Long before there were bullet trains and high-speed light rail systems, people experimented with creating super-streamlined trains that could whisk people across the country in Googie splendor. In some alternate universe, these streamlined trains of the 1930s, 1940s and 1950s are still in service.
The German Schienenzeppelin (means Rail Zeppelin), the prop-driven V12 locomotive with a 46-liter BMW engine, developed by Franz Kruckenberg in 1929. In the summer of 1931 it reached the speed of 143 mph (230.2 kmh) in the summer of 1931.
Only one prototype was built, which was dismantled in 1939.
The Bennie Railway, a propeller-powered monorail, would have linked London to Paris. A prototype ran over a 390 ft (120 m) line at Milngavie, Scotland during the 1930s, but George Bennie, the inventor, went bankrupt in 1937 and the line was demolished in the 1950s.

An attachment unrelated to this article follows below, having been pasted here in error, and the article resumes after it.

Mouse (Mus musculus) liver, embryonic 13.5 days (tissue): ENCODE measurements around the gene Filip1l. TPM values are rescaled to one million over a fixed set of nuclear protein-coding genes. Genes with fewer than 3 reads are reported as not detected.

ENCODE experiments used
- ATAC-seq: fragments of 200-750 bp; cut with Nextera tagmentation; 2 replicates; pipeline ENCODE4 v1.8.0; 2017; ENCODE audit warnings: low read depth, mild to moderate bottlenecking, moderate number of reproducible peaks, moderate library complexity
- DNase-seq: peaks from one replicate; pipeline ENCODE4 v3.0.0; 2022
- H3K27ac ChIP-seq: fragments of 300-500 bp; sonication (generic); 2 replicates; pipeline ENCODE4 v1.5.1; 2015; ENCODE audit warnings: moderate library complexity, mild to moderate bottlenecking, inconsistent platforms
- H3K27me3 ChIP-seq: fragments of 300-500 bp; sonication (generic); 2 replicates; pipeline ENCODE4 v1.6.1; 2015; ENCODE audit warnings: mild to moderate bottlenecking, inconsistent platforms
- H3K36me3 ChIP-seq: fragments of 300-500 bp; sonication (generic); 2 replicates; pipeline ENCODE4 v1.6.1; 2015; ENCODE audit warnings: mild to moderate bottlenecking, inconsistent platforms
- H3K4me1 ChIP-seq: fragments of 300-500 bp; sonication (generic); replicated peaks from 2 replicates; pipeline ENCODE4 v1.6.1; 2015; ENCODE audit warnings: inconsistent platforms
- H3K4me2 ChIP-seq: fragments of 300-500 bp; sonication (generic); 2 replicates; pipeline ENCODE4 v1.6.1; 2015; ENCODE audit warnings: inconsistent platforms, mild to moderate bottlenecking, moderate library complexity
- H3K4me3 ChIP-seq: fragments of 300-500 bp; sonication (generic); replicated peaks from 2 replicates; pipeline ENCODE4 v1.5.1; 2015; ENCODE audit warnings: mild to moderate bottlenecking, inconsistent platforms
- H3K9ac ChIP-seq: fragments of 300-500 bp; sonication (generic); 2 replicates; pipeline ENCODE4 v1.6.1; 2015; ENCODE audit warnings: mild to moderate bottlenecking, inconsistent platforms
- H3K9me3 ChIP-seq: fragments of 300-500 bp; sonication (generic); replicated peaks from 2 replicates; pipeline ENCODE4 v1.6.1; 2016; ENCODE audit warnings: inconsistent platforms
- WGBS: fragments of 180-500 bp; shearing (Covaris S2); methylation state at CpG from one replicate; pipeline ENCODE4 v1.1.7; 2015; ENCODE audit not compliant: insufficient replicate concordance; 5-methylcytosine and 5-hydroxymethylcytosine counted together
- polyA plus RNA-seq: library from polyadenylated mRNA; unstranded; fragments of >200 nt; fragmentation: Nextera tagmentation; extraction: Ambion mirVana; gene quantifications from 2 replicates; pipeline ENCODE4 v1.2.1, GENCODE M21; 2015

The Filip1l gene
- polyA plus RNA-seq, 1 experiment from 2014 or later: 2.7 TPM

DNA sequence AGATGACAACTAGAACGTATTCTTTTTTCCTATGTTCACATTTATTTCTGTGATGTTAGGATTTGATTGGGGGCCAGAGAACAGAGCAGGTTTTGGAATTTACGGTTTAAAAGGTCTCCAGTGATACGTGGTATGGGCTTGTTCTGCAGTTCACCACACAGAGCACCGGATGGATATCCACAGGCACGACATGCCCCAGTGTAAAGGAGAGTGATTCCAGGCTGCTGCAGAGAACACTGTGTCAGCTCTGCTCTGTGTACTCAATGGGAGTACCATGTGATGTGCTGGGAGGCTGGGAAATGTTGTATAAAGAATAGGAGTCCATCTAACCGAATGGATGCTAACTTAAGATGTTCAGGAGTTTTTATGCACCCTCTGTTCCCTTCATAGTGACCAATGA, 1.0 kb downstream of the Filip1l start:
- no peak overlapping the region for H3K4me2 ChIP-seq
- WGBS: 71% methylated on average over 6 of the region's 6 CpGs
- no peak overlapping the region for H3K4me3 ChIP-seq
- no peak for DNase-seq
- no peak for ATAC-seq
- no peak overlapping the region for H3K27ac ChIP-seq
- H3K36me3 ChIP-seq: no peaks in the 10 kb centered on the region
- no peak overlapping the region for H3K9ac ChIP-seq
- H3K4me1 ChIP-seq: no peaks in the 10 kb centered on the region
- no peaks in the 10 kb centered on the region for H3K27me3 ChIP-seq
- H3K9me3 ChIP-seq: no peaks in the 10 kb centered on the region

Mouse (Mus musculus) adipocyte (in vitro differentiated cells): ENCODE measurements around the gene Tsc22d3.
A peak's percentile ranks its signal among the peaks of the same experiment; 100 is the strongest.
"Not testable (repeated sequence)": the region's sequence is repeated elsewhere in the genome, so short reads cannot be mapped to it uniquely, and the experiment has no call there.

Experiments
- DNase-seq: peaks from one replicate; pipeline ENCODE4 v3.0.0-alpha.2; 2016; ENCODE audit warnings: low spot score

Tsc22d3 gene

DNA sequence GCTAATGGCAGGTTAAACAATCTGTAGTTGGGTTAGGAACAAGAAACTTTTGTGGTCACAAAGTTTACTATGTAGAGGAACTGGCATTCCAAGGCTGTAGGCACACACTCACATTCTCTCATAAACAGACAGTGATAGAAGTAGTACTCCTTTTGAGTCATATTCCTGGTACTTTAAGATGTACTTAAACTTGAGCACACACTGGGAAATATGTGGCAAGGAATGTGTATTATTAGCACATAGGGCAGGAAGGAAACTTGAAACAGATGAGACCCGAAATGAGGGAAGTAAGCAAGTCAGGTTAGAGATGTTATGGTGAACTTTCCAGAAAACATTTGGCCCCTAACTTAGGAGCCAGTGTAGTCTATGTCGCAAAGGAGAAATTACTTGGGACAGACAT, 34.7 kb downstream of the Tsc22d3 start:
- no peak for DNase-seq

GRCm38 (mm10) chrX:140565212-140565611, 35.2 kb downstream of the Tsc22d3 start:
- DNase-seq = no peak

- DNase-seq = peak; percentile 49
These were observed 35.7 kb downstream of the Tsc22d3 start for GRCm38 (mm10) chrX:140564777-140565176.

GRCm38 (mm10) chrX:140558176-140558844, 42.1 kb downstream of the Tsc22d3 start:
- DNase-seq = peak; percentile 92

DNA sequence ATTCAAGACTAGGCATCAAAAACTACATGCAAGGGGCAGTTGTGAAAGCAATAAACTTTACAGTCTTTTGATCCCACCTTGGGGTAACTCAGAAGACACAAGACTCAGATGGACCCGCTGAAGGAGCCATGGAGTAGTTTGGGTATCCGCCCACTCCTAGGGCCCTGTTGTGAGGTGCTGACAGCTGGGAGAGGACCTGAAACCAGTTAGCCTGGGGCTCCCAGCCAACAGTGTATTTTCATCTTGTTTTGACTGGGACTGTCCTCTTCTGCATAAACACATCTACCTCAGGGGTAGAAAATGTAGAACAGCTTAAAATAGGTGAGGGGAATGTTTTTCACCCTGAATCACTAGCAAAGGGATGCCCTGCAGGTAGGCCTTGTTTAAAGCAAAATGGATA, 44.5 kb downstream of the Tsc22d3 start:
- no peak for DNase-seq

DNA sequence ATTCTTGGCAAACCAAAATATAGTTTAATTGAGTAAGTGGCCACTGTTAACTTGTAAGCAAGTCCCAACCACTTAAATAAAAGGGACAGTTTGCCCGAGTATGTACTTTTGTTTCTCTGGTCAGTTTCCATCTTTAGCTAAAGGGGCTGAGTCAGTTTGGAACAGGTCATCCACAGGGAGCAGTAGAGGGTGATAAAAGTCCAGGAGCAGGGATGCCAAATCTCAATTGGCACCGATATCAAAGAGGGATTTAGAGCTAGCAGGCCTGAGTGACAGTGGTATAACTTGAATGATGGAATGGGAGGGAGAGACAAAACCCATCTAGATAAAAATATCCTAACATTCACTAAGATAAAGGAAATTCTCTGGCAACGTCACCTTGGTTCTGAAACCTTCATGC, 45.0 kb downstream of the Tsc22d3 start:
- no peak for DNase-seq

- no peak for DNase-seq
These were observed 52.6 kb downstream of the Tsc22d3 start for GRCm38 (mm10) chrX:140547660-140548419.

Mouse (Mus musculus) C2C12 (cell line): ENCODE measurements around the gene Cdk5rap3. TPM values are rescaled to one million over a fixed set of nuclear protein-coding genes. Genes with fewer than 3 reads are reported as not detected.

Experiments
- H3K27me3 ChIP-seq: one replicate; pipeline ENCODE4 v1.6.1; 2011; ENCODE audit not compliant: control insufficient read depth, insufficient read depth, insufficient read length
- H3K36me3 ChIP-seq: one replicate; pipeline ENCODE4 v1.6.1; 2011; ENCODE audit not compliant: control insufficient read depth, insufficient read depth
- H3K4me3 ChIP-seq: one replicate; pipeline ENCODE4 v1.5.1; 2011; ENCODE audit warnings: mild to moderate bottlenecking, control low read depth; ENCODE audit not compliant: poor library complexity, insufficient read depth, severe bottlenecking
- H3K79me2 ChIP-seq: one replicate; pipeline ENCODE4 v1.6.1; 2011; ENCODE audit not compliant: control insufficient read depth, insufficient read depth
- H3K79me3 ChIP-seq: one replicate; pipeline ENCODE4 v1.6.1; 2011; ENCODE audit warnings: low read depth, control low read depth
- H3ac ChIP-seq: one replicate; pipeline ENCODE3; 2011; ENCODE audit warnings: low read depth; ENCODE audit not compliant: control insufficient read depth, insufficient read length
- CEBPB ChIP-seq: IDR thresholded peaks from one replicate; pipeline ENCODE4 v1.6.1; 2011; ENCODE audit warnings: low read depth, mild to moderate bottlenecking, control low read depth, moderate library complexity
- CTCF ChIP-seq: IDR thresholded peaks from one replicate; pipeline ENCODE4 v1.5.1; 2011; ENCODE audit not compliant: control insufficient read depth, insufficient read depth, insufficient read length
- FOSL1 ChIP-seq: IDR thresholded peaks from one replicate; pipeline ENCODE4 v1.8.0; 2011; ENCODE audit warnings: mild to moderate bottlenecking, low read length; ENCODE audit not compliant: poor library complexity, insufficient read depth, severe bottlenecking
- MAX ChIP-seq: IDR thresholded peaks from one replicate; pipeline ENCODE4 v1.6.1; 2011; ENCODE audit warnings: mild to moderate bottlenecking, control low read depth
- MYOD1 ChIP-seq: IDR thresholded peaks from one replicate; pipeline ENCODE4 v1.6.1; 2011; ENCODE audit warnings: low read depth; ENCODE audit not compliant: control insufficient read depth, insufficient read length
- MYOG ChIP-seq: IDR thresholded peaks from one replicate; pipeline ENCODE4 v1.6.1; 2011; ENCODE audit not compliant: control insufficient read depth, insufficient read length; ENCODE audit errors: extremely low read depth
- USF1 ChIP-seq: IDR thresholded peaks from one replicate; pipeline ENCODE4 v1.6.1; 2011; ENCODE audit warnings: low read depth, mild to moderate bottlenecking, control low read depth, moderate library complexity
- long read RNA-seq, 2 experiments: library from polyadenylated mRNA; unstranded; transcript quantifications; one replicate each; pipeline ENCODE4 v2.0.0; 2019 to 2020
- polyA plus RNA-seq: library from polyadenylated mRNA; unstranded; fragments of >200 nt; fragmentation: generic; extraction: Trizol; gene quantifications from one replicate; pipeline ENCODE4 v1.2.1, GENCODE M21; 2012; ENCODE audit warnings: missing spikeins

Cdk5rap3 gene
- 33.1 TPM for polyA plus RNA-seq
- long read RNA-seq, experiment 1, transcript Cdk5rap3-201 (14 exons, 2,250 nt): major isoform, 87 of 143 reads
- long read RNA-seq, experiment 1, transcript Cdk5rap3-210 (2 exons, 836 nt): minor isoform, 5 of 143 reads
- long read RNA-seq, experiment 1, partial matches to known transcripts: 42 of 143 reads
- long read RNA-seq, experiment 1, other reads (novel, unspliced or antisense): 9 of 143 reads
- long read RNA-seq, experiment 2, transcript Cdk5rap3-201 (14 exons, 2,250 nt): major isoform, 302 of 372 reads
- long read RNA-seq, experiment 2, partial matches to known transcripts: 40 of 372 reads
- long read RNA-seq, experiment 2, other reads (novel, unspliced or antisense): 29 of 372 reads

Scottish inventor George Bennie had a dream. Where trains couldn't link destinations separated by water, grand railways would stretch through the skies, guiding propeller-powered planes from city to city. Technically, the Bennie Railplane isn't actually a monorail; to the contrary, it requires both a top and bottom rail to guide its propeller-powered planes. But like a monorail, the Railplane was meant to be a transit system deliberately separated from the ground-based one. Feeling that carrying freight and passengers along the same rails was inefficient, Bennie proposed these suspended rails that would carry passenger-only planes. He also thought it would be a brilliant way to carry passengers across the English Channel, making commutes from London to Paris fast and easy.
(via io9 and J. A. Hampton/Topical Press Agency/Getty Images)